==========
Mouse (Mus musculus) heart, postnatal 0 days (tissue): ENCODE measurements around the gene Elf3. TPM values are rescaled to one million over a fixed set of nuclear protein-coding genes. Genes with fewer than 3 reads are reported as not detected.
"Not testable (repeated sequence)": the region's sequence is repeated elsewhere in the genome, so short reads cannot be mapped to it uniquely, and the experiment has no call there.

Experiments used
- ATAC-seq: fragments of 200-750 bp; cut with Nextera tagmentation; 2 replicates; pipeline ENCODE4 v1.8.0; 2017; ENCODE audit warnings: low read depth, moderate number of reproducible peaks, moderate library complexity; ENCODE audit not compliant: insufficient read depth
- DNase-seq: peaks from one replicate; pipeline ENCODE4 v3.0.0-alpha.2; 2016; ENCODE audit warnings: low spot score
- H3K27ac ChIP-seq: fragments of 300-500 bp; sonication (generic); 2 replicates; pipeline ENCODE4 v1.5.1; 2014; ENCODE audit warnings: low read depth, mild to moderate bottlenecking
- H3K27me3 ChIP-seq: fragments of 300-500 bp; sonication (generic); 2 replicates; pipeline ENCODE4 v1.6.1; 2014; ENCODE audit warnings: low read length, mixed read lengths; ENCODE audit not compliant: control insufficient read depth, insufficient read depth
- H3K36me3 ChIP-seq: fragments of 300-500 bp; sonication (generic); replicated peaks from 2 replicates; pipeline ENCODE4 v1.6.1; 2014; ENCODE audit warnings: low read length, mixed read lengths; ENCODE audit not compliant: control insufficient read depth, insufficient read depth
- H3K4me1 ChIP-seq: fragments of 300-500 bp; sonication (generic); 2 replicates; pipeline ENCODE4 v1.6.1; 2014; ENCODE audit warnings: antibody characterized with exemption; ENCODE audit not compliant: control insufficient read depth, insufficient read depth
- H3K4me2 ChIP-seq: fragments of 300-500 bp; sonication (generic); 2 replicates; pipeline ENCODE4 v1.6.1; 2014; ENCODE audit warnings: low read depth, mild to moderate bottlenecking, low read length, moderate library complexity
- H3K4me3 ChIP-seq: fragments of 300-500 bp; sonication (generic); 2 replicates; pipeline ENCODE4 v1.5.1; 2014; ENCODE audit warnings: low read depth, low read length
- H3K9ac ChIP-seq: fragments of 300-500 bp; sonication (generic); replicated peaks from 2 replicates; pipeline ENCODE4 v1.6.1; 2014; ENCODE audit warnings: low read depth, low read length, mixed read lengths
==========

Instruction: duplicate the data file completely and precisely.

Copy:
Mouse (Mus musculus) heart, postnatal 0 days (tissue): ENCODE measurements around the gene Elf3. TPM values are rescaled to one million over a fixed set of nuclear protein-coding genes. Genes with fewer than 3 reads are reported as not detected.
"Not testable (repeated sequence)": the region's sequence is repeated elsewhere in the genome, so short reads cannot be mapped to it uniquely, and the experiment has no call there.

Experiments used
- ATAC-seq: fragments of 200-750 bp; cut with Nextera tagmentation; 2 replicates; pipeline ENCODE4 v1.8.0; 2017; ENCODE audit warnings: low read depth, moderate number of reproducible peaks, moderate library complexity; ENCODE audit not compliant: insufficient read depth
- DNase-seq: peaks from one replicate; pipeline ENCODE4 v3.0.0-alpha.2; 2016; ENCODE audit warnings: low spot score
- H3K27ac ChIP-seq: fragments of 300-500 bp; sonication (generic); 2 replicates; pipeline ENCODE4 v1.5.1; 2014; ENCODE audit warnings: low read depth, mild to moderate bottlenecking
- H3K27me3 ChIP-seq: fragments of 300-500 bp; sonication (generic); 2 replicates; pipeline ENCODE4 v1.6.1; 2014; ENCODE audit warnings: low read length, mixed read lengths; ENCODE audit not compliant: control insufficient read depth, insufficient read depth
- H3K36me3 ChIP-seq: fragments of 300-500 bp; sonication (generic); replicated peaks from 2 replicates; pipeline ENCODE4 v1.6.1; 2014; ENCODE audit warnings: low read length, mixed read lengths; ENCODE audit not compliant: control insufficient read depth, insufficient read depth
- H3K4me1 ChIP-seq: fragments of 300-500 bp; sonication (generic); 2 replicates; pipeline ENCODE4 v1.6.1; 2014; ENCODE audit warnings: antibody characterized with exemption; ENCODE audit not compliant: control insufficient read depth, insufficient read depth
- H3K4me2 ChIP-seq: fragments of 300-500 bp; sonication (generic); 2 replicates; pipeline ENCODE4 v1.6.1; 2014; ENCODE audit warnings: low read depth, mild to moderate bottlenecking, low read length, moderate library complexity
- H3K4me3 ChIP-seq: fragments of 300-500 bp; sonication (generic); 2 replicates; pipeline ENCODE4 v1.5.1; 2014; ENCODE audit warnings: low read depth, low read length
- H3K9ac ChIP-seq: fragments of 300-500 bp; sonication (generic); replicated peaks from 2 replicates; pipeline ENCODE4 v1.6.1; 2014; ENCODE audit warnings: low read depth, low read length, mixed read lengths